Ed Bennett dresses up for his classes – and not always in a button-up shirt. The professor of optometry at the University of Missouri–St. Louis puts on Halloween masks to teach crucial optometry lessons in filmed-at-home skits, later to be aired in his classroom.
“I’m a regular at the local costume shop in St. Charles,” Bennett joked.
Sometimes he’s Leonardo da Vinci teaching about neutralizing an eye’s optical power. And sometimes he’s Mr. Hall O. Ween himself, a crook on trial for selling illegal contact lenses that result in corneal scarring.
“It’s all in the name of education,” said Bennett, who specializes in contact lens research. “I’ve found that when the students are having fun, they’re learning and remembering more.”
His unique teaching style has earned him the 2015 Michael G. Harris Award for Excellence in Optometric Education from the American Academy of Optometry.
“I was very excited to be a recipient of this honor,” Bennett said. “The American Academy of Optometry means everything to me. It’s an organization whose mission is really lifelong learning for optometry.”
Bennett also knows the award’s namesake and said that he owes much of his inspired teaching to him.
“Mike Harris is an outstanding instructor,” he said. “I learned from him that if you’re going to be an effective teacher, you need to know the students, and you need to have them feel comfortable asking you questions.”
This semester, Bennett is teaching “Contact Lens I” and “Interpersonal Communication Skills.”
A communication class may sound unlikely for an optometry program, but Bennett said it’s a necessary course.
“You’re going to be working with patients,” he said, “so it’s important to be able to know how to carefully listen to patient history, how to communicate different examination procedures so that patients understand them and how to handle the dissatisfied patient, the quiet patient, the anxious patient, the talkative patient, et cetera.”
Bennett continues to keep the fun learning alive with his competitive take on the age-old clicker system as well. He breaks classes up into four teams that compete to get the greatest number of correct answers by the end of the school year.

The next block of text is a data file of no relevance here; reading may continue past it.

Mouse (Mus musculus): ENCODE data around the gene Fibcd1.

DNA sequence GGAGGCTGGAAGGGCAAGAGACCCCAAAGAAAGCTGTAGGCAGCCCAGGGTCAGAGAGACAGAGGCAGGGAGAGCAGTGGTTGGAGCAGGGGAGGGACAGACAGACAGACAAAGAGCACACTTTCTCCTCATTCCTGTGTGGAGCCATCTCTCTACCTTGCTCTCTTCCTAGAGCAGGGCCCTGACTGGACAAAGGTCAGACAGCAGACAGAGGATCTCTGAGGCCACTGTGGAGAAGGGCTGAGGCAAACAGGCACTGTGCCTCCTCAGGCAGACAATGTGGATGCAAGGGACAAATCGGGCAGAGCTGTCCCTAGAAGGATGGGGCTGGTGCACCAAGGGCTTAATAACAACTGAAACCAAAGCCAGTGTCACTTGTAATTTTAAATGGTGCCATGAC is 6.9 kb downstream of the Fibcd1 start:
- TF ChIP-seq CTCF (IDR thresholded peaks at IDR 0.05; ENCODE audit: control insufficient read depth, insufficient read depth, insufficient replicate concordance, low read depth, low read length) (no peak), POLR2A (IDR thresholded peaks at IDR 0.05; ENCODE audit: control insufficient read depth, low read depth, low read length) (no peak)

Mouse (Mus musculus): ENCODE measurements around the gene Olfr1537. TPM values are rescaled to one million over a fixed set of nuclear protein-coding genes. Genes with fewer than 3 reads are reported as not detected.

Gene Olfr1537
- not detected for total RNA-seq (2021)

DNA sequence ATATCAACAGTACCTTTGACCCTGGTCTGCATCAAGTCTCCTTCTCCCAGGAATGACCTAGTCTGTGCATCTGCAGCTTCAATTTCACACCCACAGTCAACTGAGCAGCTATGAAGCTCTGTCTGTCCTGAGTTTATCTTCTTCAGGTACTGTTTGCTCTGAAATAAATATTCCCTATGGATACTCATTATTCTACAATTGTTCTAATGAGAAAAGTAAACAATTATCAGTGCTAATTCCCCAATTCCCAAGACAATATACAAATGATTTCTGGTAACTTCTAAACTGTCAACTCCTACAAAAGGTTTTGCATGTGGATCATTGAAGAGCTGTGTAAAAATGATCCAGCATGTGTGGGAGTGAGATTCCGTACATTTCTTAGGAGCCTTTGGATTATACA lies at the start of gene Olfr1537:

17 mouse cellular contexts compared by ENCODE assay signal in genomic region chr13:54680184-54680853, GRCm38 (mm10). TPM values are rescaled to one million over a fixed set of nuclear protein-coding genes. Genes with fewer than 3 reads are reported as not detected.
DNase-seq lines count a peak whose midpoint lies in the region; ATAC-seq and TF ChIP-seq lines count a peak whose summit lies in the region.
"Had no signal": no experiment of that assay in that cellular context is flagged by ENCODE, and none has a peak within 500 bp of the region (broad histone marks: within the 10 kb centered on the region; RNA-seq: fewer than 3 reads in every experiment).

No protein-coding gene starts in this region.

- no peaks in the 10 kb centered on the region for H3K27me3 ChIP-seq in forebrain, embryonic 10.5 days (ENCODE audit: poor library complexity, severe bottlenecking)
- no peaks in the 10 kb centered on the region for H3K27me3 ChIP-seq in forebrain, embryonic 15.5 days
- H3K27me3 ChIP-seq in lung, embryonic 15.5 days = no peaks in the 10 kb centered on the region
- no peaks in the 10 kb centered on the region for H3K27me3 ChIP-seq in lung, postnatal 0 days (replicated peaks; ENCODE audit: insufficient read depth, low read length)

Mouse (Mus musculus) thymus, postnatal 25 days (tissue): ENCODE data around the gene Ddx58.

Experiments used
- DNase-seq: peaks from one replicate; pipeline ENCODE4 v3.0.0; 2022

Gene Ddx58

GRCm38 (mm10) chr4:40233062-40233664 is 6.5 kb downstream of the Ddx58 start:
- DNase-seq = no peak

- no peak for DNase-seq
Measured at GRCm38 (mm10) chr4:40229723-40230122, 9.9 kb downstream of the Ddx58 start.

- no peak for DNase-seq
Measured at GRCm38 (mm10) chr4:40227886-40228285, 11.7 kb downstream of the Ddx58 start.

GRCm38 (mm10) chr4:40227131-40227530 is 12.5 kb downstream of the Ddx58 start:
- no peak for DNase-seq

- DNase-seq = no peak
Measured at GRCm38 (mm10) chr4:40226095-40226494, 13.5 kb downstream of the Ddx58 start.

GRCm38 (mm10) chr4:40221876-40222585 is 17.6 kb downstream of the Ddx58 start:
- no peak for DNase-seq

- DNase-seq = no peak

“Usually it turns out to be quite close,” Bennett said, “so it gets to be competitive all the way to the last lecture.”
To keep it even more interesting, the winning team travels to Texas and visits Alcon, a global medical company that specializes in eye care. Each year, 10 to 12 students go.
“It’s like a bonus incentive,” Bennett said. “And it gets them to look at their power point before coming to class.”
An added layer of fun happens when every student in the class answers a clicker question correctly. Bennett hands out high fives – and not only to the students in the front row.
“I run around the entire room and high five every student,” he said.
And his students love it.
“I remember it was the last question of last year for the outgoing class, and I wanted so badly to have a high-five day, but it just wasn’t happening,” Bennett said. “And the questions I thought were easier, one or two people kept missing them. Then the last question I gave them, I thought was one of my tougher questions, so I had given up. I loved that class, and it was the last question ever, and sure enough they all got it! I went nuts. I flew around the room.”
It’s those moments that Bennett said make him feel so lucky to have the opportunity to be a teacher.
Contact Lens Spectrum